Top 5 Cookies Consent Collection Best Practices

Cookies are an integral part of any site. Yeah, every website uses cookies to store a variety of different types of data like your shopping history, login credentials or pages you’ve visited. And in most cases, they store personal information that can be used by the website later. Therefore, they are governed by the same rules as any other personal data.

There are several different laws that regulate the usage of cookies and similar technologies like GDPR, Data Protection Act (in the UK), PECR (in the UK) or the EU e-privacy Directive. All of them have pretty similar best practices regarding cookies usage. Let's go through all of them:

  1. You can use strictly necessary cookies that are required for your website or service to work without the prior consent of users. Such cookies are usually called “strictly necessary” or “mandatory”. 
    However, not every kind of cookies is necessarily required for the website to operate. Cookies that are set by some analytics tools, advertising platforms or any other external services are usually not required for your website proper work, therefore they can’t be “mandatory”. 
    That is usually the hardest and the most painful step for implementation because most companies use all kinds of different data collecting services on their website. 

  2. Data subjects should always have a right to withdraw “non-mandatory” cookies usage when they first land on your website.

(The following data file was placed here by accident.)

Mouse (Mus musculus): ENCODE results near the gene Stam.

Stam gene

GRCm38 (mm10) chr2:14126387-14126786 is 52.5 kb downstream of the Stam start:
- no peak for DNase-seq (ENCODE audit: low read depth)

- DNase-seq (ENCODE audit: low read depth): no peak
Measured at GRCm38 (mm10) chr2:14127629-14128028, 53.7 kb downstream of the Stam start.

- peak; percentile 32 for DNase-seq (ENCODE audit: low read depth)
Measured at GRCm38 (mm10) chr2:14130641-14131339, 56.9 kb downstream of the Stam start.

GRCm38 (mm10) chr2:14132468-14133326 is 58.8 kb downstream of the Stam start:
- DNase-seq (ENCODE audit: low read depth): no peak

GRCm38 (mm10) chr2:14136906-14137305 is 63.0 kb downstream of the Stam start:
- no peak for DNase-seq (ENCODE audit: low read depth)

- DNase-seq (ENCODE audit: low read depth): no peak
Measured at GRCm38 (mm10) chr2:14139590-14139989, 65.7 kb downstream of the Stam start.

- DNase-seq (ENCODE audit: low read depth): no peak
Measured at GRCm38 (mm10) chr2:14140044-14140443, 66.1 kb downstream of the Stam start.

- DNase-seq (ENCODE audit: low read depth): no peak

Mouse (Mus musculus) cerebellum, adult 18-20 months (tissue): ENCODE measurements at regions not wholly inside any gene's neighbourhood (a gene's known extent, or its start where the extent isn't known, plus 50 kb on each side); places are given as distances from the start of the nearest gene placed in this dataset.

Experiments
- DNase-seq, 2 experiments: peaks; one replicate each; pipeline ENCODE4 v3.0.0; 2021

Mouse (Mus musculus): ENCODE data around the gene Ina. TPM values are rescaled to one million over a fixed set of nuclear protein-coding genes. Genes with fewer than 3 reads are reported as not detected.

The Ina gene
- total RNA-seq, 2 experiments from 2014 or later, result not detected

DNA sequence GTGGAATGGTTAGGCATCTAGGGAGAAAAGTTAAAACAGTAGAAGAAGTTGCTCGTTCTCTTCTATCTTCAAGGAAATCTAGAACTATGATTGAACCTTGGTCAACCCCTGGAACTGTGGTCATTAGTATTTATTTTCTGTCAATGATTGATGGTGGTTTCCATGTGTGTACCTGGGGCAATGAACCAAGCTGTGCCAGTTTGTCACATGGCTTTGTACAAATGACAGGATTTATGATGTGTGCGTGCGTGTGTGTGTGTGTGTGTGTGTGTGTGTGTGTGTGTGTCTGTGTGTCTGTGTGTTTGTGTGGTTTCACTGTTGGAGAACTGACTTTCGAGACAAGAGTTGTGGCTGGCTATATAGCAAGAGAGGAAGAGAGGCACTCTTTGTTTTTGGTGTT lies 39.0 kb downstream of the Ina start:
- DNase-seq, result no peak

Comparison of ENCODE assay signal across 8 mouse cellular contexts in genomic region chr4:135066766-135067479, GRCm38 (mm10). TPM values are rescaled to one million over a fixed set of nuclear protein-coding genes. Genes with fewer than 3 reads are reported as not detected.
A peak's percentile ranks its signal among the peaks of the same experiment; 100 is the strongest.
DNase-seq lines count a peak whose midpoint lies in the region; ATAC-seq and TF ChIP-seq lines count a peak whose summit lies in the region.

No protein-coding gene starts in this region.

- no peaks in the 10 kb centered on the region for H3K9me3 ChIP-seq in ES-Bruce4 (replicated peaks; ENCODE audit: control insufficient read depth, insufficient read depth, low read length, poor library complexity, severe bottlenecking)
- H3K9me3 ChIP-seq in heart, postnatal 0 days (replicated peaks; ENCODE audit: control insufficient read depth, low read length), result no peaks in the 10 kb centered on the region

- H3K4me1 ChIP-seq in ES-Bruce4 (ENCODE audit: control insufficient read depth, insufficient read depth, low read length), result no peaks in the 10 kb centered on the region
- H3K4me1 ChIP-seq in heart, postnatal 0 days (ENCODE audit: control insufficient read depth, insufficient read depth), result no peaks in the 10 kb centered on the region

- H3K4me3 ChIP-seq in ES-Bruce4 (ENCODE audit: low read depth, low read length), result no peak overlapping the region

Yeah, you got it right, NO consent banner with one “Okay” button! And, NO, “if you keep using our website you agree with our privacy and cookie policy bla bla bla” is not either allowed.

  3. You should request explicit consent for all other cookies that are not mandatory.
    That means that you can’t set these cookies if your website’s visitor explicitly gave you consent to set them. To keep it simple they need to enable these cookies by themselves in your cookie consent banner. No “all checkboxes are already checked”! 

  4. You may use some sort of category to manage your cookies.
    Something like “mandatory”, “analytics”, “advertising”, “other”, etc. That is not strictly required by GDPR, PECR or any other regulation, however, that really simplifies your work with cookies under these regulations and a user does not need to enable each cookie separately. 

  5. Users should understand what kind of cookies they agree with. 
    That’s why you should point out what cookies exactly you sent in their web browser either in your consent banner or in your privacy policy (in that case you should describe what cookies correspond to what categories). 

Top cookies consent collection best practice

Lifehack

You can use the WeControl cookie consent banner where you can see the “Accept All Cookies” and “Cookies settings” buttons, where you can either accept all cookies or choose what kind of cookies you would like to use. 
Note: there are NO enabled toggle buttons in cookie settings, so a visitor should explicitly allow particular types of cookies.
Visitors usually click the “Accept All Cookies” button and keep browsing.

Cookies’ consent collection under GDPR may seem complicated however you just need to be as transparent as possible and follow the above mentioned best practices and that already will significantly lower your GDPR related risks. 


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